Half of family business owners intend to pass their business on to family members, but 74% do not have a thorough or even a basic succession plan. In an article published on April 10, 2019 the website www.conseiller.ca reports that private and family businesses account for 60% of Canada’s GDP. Among family businesses, about half of the owners intend to pass control of their business to their family members. Unfortunately, 47% of them do not have a succession plan, while 27% have a plan without the participation of their successors. The situation is serious, but the solution is simple: planning.
Who is the plan for?
Who benefits from planning a transfer? Everyone involved in the transfer of a business has a vested interested in its outcome. They will want to be aware of the transfer plan. Who are these players? The transferor who has at heart the durability of the company. The buyer who wants to get their money’s worth. Employees whose livelihoods depend on the success of the transition. The customers, suppliers and financiers of the company who would lose to see it disappear.
Why should I make a plan?
The transfer of a business is often the most important decision you or your owners will make. The success of the transfer process depends on the continuity of the company and its value.
Good planning can make all the difference in the price that the transferor can get. Even if they do not think of passing on the business during their lifetime, the transferor must ensure that their death does not result in the dissolution of their business and the evaporation of its capital.
The transferor(s) who wish to enjoy their retirement after the sale of their business must have made the right choices in terms of investment. They must also have given themselves enough time to step away from their business and to think about how they will deal with it after the transaction has been completed. It is often a very personal approach and it would be wrong to underestimate its complexity. Even though this analysis can be difficult, it is a necessary step to help examine, question and ideally resolve any anxieties or insecurities regarding the sale of one’s business.
Business owners fear leaving their enterprise in “the hands of a stranger,” but how is leaving it in inexperienced hands any less frightening for a business owner? We cannot, in fact we can never assume, that family members will have the interest to take over the management of the business. Even when they are interested in taking over, one must ensure that they have the knowledge and skills to enable them to succeed at the helm of the company.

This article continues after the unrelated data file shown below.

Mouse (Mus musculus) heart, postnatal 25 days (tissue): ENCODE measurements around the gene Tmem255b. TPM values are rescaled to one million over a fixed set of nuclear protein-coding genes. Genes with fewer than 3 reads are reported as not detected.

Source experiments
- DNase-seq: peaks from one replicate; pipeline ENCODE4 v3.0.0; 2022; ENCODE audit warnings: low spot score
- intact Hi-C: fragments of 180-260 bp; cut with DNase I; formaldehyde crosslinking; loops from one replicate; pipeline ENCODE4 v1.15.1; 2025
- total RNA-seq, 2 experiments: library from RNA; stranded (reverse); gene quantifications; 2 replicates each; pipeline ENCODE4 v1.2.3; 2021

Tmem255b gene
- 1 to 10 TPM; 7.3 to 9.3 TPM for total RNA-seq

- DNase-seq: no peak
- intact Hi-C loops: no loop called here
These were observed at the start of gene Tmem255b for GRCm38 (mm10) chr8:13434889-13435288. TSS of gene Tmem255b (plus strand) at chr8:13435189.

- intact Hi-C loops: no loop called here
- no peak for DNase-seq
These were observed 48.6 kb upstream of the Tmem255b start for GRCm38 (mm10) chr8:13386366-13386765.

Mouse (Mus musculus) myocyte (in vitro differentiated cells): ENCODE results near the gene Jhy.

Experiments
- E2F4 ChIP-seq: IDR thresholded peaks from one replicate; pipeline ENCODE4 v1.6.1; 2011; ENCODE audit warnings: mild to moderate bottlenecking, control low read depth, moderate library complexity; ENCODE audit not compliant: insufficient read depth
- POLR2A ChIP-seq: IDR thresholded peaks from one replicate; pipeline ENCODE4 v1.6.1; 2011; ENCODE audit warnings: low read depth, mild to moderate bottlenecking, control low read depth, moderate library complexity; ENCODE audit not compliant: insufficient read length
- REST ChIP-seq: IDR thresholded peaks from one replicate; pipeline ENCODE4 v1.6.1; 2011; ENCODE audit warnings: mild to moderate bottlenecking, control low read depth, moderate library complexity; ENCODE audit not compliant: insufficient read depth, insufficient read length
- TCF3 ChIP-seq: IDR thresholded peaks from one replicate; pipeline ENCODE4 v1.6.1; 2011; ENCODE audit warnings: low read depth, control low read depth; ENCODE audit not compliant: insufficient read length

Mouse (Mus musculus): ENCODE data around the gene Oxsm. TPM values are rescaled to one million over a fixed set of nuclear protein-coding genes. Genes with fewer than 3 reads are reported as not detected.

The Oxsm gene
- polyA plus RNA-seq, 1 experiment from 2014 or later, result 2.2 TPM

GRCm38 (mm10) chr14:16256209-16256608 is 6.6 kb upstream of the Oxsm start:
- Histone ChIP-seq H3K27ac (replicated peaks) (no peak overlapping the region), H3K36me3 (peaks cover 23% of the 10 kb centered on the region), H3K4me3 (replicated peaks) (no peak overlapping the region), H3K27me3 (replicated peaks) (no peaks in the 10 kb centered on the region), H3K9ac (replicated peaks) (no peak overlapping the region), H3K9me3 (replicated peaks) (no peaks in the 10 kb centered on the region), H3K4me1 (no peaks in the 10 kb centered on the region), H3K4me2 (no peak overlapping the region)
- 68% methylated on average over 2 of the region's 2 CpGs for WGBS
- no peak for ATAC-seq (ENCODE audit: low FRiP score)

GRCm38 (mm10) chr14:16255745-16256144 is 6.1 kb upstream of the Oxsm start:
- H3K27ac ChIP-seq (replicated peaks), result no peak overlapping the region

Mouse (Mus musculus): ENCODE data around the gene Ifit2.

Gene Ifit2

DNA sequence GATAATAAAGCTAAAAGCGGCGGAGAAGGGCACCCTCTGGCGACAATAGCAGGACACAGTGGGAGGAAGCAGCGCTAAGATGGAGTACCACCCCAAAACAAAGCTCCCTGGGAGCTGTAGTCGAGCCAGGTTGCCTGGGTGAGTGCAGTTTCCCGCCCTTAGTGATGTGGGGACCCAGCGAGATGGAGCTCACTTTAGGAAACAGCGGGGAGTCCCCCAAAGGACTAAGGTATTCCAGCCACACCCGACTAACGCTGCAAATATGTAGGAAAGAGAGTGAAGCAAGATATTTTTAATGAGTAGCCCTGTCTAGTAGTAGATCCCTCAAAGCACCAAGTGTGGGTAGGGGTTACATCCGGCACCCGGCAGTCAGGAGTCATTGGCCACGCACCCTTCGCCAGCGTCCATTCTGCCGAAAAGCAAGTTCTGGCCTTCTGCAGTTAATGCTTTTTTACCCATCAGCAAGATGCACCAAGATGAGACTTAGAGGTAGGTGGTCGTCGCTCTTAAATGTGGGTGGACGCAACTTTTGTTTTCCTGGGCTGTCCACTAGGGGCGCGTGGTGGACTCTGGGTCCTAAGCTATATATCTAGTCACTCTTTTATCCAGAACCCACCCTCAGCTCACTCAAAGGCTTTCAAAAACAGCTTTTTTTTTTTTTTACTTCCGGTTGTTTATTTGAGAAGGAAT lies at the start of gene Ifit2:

As in any business decision, we must think about the tax impacts of the transfer. The sooner these issues are addressed, the easier it is to find options to reduce the fiscal cost of this transaction.
Finally, the passage of the torch between the transferor and the buyer will doubtless result in some sort of transformation of the company. We must therefore prepare to manage the organizational change that this entails. It is also necessary to guard against the risks of loss of knowledge and expertise of the organization.
In all of these cases, making a plan that considers all of the aspects of a business transaction will make the difference. Do you want to face change head on, or be surprised as things change around you?
When is the right time to consider planning?
There is no rule saying you can’t start planning to sell your business from the day you open your doors. The book La vente d’une entreprise : une check-list multidisciplinaire [Selling a business: a multidisciplinary check-list], written by Nancy Fortin, suggests that sellers start preparing two years before the sale. Others prefer to start the process many years in advance. This is especially true in the context of family businesses. It also applies to companies that will be taken over by their employees and managers.
In reality, we must recognize that many entrepreneurs will only have a few months to prepare for the transaction. Unplanned situations can cause the founder to withdraw well before what was planned.
What counts, ultimately, is to make sure to work in a way that avoids improvisation.
How do I start planning?
The transfer of a company involves human, operational, fiscal and legal facets. It is important to surround yourself well. Your business lawyer, if specially trained to handle business transfer files, can help you compose your team of specialists. The right business lawyer can act as a conductor to coordinate the work of each of these specialists.